A warrantless search of cell-site records contravenes that expectation, the Court determined. Cell phone tracking is easy, cheap, and efficient compared to traditional investigative tools. CSLI allows the government to retrace a person’s whereabouts in detail, information that was previously unknowable. And this data is continually collected from every cell phone, not just those belonging to persons who might come under suspicion, and retained for up to five years. With access to CSLI, police need not know whether they want to follow a particular person, or when. Whoever turns out to be the suspect has been effectively trailed every moment of every day for up to five years. Such absolute surveillance is contrary to Katz and to the foundational purposes of the Fourth Amendment.

The Court also determined that the third-party doctrine did not apply. Under the third-party doctrine, an individual does not have a reasonable expectation of privacy in information the individual has shared with a third-party. The Court had previously applied that doctrine to validate warrantless searches of bank records and short-term telephone call records.

The Government argued that the doctrine applied because the cell-site records are business records, and they were acquired by request to a third-party. But the Court found that the argument failed to recognize the “seismic shifts in digital technology” that make it possible to track not only Carpenter’s location but also everyone else’s and not for a short period but for years. Unlike the “nosy neighbor,” the Court reasoned, wireless providers are “ever alert” with nearly infallible memory. Cell-site records provide a detailed chronicle of a person’s presence compiled over years and, thus, implicate privacy concerns far beyond those to which the third-party doctrine has previously been applied.

Further, the Court concluded, cell-site records are not “shared” as the term is normally understood. Cell phones are indispensable to participation in modern society; cell-site records are logged without any affirmative act of the user; and any activity on the phone generates CSLI. Due to the “deeply revealing nature of CSLI” and its comprehensive and inescapable nature, the Court declined to extend the third-party doctrine to cell-site records. The government’s acquisition of Carpenter’s cell-site records was a warrantless search in violation of the Fourth Amendment.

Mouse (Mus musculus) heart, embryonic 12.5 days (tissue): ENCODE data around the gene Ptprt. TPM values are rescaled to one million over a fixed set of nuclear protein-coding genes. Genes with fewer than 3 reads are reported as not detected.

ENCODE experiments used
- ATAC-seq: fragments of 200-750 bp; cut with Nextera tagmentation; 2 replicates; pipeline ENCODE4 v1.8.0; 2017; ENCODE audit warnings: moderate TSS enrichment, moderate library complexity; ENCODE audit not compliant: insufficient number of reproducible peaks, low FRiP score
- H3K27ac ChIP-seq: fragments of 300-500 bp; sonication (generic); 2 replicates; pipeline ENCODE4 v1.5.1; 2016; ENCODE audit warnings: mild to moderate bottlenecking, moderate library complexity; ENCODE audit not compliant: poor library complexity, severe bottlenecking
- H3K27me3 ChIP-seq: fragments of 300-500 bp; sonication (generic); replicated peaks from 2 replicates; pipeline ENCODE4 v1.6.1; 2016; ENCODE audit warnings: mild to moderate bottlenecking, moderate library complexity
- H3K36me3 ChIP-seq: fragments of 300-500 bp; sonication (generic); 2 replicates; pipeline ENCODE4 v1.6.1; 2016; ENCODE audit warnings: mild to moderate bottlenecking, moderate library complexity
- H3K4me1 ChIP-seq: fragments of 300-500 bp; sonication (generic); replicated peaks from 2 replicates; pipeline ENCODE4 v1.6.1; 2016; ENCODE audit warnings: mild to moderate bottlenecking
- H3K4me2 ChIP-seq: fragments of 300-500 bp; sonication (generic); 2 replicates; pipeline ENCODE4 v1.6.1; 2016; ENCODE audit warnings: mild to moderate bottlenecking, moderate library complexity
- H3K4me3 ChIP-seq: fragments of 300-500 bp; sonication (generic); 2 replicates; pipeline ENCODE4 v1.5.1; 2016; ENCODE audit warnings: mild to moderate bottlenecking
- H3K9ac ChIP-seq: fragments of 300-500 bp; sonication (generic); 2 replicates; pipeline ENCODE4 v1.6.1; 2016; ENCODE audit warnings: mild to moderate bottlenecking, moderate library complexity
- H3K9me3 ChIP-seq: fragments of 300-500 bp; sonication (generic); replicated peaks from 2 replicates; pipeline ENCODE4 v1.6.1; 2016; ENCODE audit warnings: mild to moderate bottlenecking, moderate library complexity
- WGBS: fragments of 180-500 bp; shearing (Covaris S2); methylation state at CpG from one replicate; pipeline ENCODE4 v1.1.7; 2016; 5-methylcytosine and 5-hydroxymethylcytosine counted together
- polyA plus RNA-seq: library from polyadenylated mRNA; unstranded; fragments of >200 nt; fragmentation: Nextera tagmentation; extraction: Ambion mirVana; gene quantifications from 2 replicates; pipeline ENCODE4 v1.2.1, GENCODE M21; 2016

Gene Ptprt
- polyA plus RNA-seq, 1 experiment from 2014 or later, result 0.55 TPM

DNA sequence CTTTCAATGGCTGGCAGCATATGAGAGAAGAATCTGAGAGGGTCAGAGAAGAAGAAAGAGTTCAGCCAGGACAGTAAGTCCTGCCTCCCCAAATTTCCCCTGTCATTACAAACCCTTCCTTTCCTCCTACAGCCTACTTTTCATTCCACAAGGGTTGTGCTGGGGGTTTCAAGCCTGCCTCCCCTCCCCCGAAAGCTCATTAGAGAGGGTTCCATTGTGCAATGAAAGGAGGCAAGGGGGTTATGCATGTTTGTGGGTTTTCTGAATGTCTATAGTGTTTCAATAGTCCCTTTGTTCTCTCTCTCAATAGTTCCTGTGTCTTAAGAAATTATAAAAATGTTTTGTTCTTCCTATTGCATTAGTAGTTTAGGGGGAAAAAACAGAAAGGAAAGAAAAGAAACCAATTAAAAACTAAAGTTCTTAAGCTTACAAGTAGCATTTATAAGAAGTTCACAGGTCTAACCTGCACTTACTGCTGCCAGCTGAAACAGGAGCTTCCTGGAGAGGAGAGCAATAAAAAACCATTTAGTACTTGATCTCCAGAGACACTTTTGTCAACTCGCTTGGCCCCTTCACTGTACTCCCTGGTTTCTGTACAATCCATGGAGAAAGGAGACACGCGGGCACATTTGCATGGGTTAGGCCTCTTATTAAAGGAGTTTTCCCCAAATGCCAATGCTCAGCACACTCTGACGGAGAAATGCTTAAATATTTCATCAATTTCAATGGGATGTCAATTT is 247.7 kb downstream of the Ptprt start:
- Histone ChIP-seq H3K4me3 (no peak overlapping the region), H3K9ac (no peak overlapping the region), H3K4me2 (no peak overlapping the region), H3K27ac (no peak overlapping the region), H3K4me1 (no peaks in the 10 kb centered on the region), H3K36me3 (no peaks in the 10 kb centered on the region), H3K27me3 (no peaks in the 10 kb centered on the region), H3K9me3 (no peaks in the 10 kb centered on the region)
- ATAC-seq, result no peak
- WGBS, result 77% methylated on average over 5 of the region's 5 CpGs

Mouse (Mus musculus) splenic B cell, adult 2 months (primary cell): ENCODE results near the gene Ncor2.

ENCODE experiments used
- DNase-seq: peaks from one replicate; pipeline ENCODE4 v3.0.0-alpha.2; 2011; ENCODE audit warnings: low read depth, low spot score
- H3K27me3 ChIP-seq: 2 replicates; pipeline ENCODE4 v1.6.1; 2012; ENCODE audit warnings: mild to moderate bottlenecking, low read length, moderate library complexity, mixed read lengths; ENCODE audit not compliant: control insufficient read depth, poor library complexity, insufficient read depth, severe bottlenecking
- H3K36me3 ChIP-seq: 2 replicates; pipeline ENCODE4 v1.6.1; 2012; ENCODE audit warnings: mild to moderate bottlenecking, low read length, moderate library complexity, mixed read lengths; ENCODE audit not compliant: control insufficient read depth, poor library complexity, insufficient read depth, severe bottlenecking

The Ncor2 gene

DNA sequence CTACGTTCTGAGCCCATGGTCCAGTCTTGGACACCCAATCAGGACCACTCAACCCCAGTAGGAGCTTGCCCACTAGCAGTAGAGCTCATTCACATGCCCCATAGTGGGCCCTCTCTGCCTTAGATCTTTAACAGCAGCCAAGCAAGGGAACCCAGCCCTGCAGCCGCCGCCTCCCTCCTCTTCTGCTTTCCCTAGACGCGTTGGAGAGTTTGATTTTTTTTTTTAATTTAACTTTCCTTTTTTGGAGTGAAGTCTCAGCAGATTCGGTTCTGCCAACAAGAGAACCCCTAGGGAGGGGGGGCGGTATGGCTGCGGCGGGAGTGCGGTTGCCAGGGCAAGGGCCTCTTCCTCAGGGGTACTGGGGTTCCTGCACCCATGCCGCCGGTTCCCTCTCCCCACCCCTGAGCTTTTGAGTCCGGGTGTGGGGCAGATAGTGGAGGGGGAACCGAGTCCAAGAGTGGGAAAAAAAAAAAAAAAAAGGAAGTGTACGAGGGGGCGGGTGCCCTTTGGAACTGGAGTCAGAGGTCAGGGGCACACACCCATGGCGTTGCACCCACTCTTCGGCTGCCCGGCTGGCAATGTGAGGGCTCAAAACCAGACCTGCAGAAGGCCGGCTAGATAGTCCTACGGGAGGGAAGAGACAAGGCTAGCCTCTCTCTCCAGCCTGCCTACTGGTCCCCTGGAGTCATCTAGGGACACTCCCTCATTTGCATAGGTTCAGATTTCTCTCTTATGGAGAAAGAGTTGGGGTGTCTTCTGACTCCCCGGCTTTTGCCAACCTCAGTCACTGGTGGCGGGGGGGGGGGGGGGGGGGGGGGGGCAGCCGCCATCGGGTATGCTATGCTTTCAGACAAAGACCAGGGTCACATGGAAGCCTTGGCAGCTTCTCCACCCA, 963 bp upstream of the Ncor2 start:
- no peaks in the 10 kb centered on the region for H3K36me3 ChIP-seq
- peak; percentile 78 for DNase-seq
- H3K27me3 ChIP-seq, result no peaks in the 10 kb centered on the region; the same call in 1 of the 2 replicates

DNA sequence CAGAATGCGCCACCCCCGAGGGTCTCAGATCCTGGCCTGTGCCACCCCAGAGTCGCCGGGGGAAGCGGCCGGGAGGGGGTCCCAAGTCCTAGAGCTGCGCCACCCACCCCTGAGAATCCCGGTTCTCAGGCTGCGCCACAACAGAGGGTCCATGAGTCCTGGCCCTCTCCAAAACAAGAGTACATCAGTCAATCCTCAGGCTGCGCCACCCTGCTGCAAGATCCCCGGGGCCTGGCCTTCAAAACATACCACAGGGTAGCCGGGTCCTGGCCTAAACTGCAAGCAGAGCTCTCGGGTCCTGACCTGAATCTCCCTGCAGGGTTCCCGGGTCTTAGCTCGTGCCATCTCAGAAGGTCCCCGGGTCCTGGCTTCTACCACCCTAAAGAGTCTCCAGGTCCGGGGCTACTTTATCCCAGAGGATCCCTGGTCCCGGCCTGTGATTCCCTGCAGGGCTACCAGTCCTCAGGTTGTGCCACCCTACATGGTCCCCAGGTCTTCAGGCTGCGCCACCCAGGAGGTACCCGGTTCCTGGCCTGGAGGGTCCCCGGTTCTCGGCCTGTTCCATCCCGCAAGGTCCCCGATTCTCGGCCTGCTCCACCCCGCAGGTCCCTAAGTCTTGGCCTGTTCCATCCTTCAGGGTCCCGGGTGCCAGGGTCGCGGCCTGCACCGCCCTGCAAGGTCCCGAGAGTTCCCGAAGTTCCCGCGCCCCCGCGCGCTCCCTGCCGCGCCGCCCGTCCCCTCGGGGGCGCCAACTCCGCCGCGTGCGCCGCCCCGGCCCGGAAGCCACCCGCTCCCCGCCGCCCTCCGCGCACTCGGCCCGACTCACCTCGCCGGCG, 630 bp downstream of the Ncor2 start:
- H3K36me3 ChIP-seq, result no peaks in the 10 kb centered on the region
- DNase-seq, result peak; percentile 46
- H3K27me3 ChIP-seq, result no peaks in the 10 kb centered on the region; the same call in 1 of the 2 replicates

The Court stated that its decision is a narrow one. The decision does not disturb conventional surveillance techniques, such as security cameras or access to business records that might incidentally reveal location information. And the decision does not preclude a warrantless search of CSLI if an exception to the warrant requirement, such as exigent circumstances, exists.

Justice Kennedy dissented, joined by Justices Thomas and Alito. He would have held that the government did not search anything of Carpenter’s when it obtained cell-site records from wireless providers that create and keep them.

Justice Thomas dissented. He would also have held that the government did not search anything of Carpenter’s when it obtained cell-site records from wireless providers. Further, he would conclude that the Katz test has no place in the text or history of the Fourth Amendment, which focuses on property, not persons.   

Justice Alito dissented, joined by Justice Thomas. He would have held that an order requiring a party to produce records is not a search; a search takes place only when officers are dispatched to enter private premises to search through private papers or effects. The Justice further predicted that the majority opinion will guarantee a “blizzard of litigation.”

Justice Gorsuch dissented. He called upon the Court to return to a traditional understanding of the Fourth Amendment, which focused on houses, papers, and effects. While Katz may still have some place in traditional analysis, he opined, it should not hold primacy in Fourth Amendment law.

Congratulations to the Michigan lawyers who worked on this case, including Mr. Carpenter’s counsel, Harold Guerwitz, and his associate Jason Eggert, who is now an Assistant Defender at SADO, and to our friends at the ACLU of Michigan.

Read the opinion here.